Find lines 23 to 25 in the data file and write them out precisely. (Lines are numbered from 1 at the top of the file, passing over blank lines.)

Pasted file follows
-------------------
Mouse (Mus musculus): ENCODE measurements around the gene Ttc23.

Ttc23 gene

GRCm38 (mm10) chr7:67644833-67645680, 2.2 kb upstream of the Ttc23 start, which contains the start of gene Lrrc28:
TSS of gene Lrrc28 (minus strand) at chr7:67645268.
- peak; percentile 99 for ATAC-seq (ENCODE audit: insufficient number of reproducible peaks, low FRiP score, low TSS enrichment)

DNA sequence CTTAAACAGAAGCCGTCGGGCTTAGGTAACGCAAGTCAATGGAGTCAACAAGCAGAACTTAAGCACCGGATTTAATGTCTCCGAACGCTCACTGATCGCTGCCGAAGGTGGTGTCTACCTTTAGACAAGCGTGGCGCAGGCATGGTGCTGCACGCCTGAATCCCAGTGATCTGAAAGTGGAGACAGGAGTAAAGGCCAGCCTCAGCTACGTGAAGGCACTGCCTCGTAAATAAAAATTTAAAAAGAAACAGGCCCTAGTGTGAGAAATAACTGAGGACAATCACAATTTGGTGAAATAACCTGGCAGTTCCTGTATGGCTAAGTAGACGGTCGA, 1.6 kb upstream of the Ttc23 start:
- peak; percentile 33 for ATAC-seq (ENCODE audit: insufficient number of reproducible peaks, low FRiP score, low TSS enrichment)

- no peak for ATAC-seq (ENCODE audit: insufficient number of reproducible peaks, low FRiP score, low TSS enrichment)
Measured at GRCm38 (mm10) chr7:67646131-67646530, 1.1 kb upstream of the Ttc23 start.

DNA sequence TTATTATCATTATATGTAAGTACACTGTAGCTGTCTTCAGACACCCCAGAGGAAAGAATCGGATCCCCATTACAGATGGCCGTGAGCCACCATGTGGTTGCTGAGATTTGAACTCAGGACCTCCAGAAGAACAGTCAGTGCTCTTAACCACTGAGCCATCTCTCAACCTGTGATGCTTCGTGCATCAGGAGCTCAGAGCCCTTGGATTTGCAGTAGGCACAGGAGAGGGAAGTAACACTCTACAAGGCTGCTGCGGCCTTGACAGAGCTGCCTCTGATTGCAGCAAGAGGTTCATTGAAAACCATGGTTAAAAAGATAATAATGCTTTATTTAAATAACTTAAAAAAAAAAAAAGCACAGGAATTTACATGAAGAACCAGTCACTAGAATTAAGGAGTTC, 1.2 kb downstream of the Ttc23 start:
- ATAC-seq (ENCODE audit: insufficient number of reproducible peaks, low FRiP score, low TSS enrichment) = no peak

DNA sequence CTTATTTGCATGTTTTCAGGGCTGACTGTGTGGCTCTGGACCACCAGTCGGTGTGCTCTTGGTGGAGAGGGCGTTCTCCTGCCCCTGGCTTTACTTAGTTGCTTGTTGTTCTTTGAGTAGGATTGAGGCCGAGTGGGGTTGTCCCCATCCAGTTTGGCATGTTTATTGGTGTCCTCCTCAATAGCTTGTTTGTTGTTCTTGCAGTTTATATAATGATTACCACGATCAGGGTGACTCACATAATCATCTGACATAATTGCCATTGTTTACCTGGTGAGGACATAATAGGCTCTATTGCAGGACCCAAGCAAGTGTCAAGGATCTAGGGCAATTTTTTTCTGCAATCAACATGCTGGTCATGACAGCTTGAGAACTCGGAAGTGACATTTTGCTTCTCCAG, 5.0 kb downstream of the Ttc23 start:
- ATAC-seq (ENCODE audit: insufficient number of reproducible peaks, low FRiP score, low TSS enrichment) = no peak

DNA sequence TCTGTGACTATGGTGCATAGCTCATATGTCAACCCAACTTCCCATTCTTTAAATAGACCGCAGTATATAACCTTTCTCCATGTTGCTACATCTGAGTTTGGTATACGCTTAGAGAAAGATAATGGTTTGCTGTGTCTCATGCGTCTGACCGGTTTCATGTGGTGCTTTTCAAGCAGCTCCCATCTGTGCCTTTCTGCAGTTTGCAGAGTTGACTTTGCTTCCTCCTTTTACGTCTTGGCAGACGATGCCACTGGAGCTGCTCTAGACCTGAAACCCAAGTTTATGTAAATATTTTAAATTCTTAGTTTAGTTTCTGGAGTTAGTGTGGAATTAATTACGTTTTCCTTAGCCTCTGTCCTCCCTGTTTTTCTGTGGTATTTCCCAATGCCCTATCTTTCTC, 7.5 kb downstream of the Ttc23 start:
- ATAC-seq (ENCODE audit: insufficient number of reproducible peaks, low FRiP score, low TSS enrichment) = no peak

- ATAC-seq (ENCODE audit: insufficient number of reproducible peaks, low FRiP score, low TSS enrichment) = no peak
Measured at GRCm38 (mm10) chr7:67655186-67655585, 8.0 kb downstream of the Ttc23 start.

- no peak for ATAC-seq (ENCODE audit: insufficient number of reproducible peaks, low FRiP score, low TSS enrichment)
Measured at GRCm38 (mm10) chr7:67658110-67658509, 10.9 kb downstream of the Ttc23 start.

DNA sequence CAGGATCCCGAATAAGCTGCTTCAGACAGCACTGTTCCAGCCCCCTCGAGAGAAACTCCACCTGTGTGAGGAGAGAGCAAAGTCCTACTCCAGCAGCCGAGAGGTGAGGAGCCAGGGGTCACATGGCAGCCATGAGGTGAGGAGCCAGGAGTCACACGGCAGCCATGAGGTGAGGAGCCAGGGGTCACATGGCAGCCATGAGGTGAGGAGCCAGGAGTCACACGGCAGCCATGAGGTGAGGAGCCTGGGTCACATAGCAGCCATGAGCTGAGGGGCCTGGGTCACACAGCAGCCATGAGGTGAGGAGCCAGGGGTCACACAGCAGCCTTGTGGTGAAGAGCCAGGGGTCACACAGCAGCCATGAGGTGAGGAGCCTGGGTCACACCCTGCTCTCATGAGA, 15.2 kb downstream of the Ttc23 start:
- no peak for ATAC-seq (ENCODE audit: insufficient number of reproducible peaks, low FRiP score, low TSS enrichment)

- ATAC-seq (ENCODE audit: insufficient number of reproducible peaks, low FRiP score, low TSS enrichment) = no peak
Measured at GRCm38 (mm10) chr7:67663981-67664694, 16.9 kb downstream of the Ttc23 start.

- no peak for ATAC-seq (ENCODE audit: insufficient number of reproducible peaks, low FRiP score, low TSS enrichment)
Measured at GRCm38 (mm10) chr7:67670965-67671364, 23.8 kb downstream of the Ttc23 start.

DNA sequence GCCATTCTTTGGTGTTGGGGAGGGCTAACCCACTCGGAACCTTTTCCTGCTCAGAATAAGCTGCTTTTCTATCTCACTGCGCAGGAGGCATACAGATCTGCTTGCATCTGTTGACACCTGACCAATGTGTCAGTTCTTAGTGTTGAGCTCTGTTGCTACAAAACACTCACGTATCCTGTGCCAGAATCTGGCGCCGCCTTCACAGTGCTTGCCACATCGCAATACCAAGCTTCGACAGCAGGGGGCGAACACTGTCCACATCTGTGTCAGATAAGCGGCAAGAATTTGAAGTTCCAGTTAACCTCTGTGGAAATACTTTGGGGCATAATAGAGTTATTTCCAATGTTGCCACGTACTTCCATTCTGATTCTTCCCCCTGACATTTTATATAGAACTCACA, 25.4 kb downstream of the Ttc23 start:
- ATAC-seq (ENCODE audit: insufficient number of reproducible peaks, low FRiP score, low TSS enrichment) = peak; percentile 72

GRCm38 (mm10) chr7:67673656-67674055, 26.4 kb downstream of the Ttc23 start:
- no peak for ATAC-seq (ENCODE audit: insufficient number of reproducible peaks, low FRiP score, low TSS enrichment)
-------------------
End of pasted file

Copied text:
Measured at GRCm38 (mm10) chr7:67663981-67664694, 16.9 kb downstream of the Ttc23 start.

- no peak for ATAC-seq (ENCODE audit: insufficient number of reproducible peaks, low FRiP score, low TSS enrichment)
Measured at GRCm38 (mm10) chr7:67670965-67671364, 23.8 kb downstream of the Ttc23 start.